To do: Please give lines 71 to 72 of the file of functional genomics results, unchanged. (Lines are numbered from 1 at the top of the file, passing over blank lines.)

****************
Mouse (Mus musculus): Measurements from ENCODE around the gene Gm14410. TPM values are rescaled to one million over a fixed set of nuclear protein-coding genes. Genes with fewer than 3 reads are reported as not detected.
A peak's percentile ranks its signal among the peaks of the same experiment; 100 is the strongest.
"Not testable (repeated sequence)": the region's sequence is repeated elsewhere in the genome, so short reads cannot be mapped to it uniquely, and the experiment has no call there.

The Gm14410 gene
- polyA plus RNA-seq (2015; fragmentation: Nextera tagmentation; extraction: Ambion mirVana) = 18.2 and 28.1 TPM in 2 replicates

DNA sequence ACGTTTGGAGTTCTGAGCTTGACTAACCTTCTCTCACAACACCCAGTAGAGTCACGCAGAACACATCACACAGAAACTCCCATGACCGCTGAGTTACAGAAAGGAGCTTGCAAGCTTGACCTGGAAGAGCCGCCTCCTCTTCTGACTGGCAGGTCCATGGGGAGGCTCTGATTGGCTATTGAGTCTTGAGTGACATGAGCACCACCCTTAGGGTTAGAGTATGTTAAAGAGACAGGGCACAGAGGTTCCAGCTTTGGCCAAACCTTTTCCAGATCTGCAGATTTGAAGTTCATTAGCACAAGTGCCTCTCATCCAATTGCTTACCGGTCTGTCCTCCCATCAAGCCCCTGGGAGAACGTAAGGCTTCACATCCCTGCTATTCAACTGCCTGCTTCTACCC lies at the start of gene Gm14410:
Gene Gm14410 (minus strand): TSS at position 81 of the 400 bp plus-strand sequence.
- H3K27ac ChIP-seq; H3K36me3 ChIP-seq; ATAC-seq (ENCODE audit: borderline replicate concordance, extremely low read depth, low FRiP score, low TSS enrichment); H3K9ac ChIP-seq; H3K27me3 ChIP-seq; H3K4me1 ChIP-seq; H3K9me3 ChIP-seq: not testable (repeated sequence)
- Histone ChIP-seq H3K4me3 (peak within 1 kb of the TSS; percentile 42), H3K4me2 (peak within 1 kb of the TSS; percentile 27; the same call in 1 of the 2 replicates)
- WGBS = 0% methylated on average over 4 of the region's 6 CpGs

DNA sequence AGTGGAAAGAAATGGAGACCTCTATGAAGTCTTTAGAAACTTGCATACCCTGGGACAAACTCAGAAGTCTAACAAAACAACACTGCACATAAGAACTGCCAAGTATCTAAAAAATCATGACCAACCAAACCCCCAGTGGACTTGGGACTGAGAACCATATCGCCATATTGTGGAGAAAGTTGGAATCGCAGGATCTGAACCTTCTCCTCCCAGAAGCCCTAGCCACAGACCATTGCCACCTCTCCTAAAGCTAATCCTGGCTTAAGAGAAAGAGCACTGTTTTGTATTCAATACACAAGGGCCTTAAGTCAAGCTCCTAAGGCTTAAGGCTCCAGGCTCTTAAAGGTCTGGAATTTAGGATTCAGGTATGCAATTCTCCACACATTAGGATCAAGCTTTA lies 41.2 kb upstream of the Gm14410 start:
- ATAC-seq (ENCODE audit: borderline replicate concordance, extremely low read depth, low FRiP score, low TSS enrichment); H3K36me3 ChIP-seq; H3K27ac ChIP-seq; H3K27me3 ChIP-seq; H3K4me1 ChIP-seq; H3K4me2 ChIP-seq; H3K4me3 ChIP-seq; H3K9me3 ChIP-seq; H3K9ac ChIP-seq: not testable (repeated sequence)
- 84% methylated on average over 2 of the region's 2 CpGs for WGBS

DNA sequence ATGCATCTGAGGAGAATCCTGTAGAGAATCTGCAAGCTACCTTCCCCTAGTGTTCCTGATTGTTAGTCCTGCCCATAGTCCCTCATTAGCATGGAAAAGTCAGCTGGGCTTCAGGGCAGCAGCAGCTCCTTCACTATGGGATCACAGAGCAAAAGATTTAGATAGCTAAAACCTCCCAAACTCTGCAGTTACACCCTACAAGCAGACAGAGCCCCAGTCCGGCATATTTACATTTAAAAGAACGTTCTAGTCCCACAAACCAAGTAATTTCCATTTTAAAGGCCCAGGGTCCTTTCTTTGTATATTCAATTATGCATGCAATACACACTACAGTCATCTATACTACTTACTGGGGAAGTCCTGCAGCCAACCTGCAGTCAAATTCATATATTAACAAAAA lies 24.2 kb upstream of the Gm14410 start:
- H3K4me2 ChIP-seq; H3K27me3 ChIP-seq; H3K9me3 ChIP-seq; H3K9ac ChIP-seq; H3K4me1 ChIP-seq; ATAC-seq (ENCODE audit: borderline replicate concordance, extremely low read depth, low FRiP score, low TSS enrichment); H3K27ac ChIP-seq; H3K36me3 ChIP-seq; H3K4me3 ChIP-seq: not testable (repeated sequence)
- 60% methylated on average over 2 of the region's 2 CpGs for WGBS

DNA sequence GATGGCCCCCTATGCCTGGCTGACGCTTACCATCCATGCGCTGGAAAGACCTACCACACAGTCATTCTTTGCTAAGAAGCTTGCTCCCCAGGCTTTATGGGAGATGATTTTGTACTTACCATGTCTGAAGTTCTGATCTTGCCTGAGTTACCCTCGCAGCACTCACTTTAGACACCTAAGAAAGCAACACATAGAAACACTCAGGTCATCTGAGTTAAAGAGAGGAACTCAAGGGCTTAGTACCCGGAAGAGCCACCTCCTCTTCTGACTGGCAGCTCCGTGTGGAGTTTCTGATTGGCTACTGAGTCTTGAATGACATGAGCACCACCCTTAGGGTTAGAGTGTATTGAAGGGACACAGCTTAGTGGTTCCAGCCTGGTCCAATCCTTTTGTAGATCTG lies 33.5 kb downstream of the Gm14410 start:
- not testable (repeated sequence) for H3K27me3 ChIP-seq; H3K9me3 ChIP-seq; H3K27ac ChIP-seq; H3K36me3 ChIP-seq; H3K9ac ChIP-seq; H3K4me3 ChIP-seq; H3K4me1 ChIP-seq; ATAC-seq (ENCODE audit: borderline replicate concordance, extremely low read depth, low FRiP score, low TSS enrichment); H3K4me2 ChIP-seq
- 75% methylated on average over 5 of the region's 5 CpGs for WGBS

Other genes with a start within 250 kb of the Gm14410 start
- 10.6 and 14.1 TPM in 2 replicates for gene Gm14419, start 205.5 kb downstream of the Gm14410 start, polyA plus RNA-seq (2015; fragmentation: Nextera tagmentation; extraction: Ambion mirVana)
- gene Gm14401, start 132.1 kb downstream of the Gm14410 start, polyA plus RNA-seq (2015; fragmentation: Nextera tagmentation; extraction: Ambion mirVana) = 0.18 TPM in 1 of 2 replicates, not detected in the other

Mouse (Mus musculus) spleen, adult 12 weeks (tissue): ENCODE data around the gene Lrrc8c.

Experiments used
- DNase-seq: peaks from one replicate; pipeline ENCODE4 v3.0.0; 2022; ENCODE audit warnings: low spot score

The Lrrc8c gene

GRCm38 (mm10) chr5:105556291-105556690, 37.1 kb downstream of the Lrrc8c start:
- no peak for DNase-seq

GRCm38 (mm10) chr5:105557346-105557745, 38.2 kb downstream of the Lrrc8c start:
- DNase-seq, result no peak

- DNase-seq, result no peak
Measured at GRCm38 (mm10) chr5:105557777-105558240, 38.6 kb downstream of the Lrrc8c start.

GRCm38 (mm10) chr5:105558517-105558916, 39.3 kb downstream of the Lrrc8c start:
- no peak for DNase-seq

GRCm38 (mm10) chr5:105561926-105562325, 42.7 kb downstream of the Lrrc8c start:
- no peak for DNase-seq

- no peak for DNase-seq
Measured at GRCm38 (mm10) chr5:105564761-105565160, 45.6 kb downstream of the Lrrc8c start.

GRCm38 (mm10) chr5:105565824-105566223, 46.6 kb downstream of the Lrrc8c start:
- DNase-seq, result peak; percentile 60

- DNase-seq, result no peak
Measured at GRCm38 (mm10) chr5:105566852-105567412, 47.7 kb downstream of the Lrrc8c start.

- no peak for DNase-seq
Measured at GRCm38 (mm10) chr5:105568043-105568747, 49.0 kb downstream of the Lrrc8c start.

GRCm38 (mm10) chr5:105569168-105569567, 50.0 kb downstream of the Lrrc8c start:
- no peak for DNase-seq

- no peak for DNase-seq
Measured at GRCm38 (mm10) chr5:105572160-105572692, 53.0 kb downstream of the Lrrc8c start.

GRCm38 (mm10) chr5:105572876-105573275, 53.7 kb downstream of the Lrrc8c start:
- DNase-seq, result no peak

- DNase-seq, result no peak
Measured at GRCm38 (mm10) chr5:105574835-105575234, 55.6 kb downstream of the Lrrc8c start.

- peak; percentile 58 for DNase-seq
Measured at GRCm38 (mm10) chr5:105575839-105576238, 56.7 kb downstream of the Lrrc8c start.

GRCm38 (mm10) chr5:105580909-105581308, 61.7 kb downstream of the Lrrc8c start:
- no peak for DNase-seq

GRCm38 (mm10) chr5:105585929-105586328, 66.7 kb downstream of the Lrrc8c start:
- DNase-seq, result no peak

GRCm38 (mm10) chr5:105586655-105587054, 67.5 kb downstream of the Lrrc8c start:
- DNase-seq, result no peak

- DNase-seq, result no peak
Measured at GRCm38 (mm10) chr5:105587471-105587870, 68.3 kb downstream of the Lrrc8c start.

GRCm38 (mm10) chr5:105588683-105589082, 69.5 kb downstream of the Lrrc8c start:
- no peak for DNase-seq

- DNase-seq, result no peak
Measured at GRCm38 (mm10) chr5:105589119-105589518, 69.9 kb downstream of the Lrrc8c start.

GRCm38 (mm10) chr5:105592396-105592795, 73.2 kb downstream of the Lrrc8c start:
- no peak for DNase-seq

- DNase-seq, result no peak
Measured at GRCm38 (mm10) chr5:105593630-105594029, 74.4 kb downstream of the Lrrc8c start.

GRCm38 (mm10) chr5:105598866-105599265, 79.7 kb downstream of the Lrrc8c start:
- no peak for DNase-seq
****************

GRCm38 (mm10) chr5:105598866-105599265, 79.7 kb downstream of the Lrrc8c start:
- no peak for DNase-seq